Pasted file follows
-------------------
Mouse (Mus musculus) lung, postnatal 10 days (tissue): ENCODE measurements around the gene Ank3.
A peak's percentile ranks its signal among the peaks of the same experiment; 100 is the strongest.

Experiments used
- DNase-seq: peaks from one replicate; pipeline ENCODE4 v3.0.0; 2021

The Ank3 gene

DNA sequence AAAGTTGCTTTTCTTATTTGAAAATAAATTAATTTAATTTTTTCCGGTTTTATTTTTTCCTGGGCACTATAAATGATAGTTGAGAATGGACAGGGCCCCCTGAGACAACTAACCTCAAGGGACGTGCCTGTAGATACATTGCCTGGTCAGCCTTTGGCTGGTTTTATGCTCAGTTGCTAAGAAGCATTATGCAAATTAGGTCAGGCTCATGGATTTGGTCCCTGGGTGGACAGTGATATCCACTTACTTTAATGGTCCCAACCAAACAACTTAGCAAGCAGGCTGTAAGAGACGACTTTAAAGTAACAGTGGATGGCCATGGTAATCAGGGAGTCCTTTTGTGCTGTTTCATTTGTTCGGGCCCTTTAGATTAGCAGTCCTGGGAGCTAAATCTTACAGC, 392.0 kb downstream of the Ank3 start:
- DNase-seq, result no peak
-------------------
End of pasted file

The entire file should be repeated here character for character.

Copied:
Mouse (Mus musculus) lung, postnatal 10 days (tissue): ENCODE measurements around the gene Ank3.
A peak's percentile ranks its signal among the peaks of the same experiment; 100 is the strongest.

Experiments used
- DNase-seq: peaks from one replicate; pipeline ENCODE4 v3.0.0; 2021

The Ank3 gene

DNA sequence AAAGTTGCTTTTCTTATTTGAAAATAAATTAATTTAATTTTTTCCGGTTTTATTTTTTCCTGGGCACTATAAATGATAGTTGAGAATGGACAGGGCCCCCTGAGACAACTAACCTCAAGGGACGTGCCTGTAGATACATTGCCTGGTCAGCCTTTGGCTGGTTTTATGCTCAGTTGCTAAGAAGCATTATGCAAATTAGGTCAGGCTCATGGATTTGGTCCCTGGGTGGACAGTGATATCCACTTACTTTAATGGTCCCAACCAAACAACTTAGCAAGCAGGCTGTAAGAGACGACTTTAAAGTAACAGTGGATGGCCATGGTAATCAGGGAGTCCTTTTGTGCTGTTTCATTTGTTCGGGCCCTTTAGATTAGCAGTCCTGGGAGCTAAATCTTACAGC, 392.0 kb downstream of the Ank3 start:
- DNase-seq, result no peak